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The introduction of the General Data Protection Regulation (GDPR) on the 25th May 2018, will cause the biggest shake up data protection laws have seen in the last 20 years. This significant piece of EU legislation has been introduced to unify data protection law across Europe, in the hope of improving consumer confidence, engagement, and privacy.
So, what does this mean in practice? Put simply, the legislation aims to give people the right to manage how companies use their data. It sounds straightforward enough, but ensuring your business gets clear consent can be a challenge.
What does Consent Mean Under GDPR?
“Consent should be given by a clear affirmative act establishing a freely given, specific, informed and unambiguous indication of the data subject’s agreement to the processing of personal data relating to him or her, such as by a written statement, including by electronic means, or an oral statement.” – Recital 32 of GDPR.
Under current data protection laws, individuals must “signify” their agreement that an organisation can use their data. Boxes can be pre-ticked or consent can be predetermined as a condition of a sale or competition entry.
However, under GDPR, the standard of consent required is now much higher. This creates a challenge for businesses, charities and public bodies, as a failure to opt-out and vague or blanket consent will no longer be acceptable.
Once GDPR comes into force, marketers can only send communications to customers who clearly and affirmatively requested to receive the information.
Why is Consent Important?
GDPR states that gaining consent is the ‘one lawful basis for processing data’. Without consent, you have no legal grounds to process or control data. Relying on inappropriate or invalid consent could destroy trust, harm reputations and, ultimately, lead to substantial fines.
By securing consent, people have control over how businesses use their personal data. This enhances consumer trust and engagement and strengthens businesses reputations. It will also create leaner, more efficient databases for marketers.
What Determines Valid Consent?
At the point where a person’s data is acquired, you must offer a clear statement that provides specific, granular choices about how you will use their data. The consent statement must be separate from terms and conditions, be concise, easy to understand and user-friendly. Statements must also include the names of any third-party data controllers who may rely on that consent to process data.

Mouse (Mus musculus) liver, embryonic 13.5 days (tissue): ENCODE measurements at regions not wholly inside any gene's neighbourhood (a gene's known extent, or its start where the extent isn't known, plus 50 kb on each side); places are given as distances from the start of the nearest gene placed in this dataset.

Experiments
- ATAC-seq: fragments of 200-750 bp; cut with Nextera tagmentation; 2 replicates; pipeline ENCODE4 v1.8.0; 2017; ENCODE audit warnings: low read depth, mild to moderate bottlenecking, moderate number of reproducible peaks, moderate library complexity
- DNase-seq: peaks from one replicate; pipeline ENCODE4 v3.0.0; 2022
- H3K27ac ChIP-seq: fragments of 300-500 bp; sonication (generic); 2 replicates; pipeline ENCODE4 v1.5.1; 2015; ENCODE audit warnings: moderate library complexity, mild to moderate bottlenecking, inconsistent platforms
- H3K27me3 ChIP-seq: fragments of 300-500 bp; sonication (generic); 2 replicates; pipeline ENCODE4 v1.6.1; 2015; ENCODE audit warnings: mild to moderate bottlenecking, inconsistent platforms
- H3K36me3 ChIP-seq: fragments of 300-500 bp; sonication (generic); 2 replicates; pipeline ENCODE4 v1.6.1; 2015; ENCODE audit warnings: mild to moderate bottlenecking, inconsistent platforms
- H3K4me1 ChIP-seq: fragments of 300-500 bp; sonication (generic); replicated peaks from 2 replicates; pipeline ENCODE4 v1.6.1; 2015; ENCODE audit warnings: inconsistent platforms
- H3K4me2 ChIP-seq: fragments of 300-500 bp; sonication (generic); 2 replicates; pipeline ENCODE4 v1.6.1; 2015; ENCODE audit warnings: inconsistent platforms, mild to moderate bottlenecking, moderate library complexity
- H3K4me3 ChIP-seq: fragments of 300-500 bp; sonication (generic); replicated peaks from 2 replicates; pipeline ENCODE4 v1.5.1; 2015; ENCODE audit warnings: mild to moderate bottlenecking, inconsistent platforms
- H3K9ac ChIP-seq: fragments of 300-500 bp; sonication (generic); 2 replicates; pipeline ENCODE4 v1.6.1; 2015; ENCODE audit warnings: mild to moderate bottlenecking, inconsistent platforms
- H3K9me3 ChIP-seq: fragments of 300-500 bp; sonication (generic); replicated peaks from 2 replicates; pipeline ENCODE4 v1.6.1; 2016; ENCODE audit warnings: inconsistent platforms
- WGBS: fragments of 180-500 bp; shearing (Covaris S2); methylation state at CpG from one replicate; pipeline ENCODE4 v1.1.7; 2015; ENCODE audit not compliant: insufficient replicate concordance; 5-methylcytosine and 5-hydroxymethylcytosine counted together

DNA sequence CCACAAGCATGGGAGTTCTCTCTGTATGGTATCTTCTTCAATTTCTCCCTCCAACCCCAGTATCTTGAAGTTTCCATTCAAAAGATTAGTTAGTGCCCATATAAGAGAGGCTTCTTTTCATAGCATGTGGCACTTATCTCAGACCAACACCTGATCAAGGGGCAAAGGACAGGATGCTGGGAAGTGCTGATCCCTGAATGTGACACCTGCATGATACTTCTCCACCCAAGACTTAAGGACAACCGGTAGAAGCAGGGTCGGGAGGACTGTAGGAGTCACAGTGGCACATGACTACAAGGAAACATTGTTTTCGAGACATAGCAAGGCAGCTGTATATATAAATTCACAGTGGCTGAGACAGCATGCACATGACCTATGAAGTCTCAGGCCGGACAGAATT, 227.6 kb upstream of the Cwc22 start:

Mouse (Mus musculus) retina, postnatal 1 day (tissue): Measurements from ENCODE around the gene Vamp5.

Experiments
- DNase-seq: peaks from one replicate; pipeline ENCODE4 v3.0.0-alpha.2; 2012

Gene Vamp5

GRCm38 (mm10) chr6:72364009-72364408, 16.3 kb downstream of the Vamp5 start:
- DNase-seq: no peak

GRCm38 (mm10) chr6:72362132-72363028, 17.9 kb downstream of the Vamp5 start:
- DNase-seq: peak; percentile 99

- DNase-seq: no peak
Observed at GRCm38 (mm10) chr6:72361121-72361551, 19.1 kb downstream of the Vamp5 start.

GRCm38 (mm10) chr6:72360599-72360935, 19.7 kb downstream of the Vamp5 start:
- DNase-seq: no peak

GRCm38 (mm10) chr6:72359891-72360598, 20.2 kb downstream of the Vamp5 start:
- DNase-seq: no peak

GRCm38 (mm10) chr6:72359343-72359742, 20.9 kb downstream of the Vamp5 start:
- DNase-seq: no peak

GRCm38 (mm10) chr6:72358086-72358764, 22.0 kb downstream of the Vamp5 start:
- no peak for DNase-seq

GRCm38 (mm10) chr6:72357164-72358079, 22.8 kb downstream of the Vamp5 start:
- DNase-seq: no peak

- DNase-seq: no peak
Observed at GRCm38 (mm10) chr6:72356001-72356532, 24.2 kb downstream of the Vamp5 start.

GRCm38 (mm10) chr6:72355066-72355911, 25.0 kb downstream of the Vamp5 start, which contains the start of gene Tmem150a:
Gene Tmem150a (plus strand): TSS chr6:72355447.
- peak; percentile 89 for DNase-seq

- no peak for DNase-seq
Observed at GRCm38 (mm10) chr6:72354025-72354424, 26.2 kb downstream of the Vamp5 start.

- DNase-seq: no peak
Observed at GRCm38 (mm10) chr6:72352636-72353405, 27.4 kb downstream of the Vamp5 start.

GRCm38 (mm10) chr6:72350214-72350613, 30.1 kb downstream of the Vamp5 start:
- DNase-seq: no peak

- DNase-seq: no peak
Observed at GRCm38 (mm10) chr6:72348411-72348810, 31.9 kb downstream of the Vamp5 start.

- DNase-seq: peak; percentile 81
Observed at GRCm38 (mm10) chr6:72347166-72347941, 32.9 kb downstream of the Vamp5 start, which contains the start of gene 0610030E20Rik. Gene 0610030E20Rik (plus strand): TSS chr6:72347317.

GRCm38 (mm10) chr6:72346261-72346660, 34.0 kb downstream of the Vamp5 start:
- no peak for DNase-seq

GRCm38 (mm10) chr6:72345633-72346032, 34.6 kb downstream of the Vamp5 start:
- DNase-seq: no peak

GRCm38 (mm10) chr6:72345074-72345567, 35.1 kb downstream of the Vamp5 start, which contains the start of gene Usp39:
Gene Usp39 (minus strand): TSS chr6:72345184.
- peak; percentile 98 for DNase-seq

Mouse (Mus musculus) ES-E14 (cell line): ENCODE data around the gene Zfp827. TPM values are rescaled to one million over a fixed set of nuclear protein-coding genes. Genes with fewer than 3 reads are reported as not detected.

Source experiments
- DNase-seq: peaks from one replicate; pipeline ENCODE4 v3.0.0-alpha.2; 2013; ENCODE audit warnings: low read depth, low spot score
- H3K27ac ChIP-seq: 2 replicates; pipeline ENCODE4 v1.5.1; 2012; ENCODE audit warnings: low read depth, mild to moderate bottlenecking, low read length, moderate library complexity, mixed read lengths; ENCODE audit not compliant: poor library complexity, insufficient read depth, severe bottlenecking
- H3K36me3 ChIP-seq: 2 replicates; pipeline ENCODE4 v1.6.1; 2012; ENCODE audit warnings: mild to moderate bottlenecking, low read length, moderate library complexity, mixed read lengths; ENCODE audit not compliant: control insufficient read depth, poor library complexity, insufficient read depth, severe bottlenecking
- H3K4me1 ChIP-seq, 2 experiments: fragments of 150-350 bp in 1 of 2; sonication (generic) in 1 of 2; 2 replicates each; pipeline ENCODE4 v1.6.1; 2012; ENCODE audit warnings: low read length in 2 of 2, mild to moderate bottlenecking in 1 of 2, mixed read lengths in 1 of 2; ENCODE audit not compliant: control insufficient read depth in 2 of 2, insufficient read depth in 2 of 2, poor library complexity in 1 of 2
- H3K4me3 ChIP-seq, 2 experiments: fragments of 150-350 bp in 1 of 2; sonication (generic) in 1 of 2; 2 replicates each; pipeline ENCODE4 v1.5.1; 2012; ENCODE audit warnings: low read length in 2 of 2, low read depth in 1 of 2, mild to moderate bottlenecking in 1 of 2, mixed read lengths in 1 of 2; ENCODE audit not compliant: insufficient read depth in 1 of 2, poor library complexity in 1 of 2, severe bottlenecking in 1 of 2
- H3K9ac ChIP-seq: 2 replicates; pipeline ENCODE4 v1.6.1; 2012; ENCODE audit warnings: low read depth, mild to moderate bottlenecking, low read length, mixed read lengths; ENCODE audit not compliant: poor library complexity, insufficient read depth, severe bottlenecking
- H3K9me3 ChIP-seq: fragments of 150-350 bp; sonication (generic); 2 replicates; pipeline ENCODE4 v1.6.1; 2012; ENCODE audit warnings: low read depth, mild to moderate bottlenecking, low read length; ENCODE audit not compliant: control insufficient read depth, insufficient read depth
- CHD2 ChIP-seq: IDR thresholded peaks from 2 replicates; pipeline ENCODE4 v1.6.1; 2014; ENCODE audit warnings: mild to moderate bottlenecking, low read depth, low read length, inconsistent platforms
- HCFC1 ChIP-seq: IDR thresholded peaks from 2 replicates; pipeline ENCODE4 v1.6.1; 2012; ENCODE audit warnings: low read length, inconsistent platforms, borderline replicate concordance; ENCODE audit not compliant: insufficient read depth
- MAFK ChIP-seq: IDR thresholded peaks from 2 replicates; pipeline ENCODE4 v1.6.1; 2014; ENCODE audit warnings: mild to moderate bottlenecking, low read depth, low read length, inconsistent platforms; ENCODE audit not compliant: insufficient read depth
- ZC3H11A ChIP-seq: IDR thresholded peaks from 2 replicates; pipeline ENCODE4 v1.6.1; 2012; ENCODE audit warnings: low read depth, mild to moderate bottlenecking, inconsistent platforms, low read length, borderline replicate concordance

This approach applies to all forms of communications, be it email, telephone, SMS or direct mail.
As well as this, businesses need to be able to prove that they received consent from data subjects, meaning the responsibility is placed firmly with the data processors and controllers.
You must use the following information to form part of the consent record for a user:
- Who do you hold data about and how did you get their details?
- When did you collect it?
- Why are you contacting them?
Getting your privacy policies right is a big part of GDPR readiness and acquiring consent legally. The Information Commissioner’s Office (ICO) has published comprehensive guidance to help determine privacy policies under GDPR.
How do I Gain Consent?
ICO guidance recommends that businesses should refresh existing consent policies now if they don’t meet the GDPR standard. If you can’t prove you have consent, you must have your opt-in database built before the 25th May 2018.
To ensure you have high opt-in rates, you will need to think creatively. An effective way is to offer something such as a White Paper, but you mustn’t make the download a prerequisite to join your marketing lists. It’s important that you remember consent must be freely given.
The ICO also states that: ‘The GDPR sets a high standard for consent. But you often won’t need consent. If consent is difficult, look for a different lawful basis.’ For example, instances where consent may not be needed include: when you provide good or services and hold it under contract or if two parties have a continuing (business) relationship and they have shared interests. Where healthcare providers may be able to act without consent to preserve life, the lawful basis for processing data is defined as a “vital interest”. Whatever the case may be, you should always aim to take the most logical course of action regarding consent and act with data subjects’ best interests in mind.
You need to think of your database in terms of customers, not numbers and email addresses. Consider how you would want your data to be treated and how you can add value to your customers with your communications. Always remember that honesty is crucial to maintain good customer relationships and comply with data protection law.
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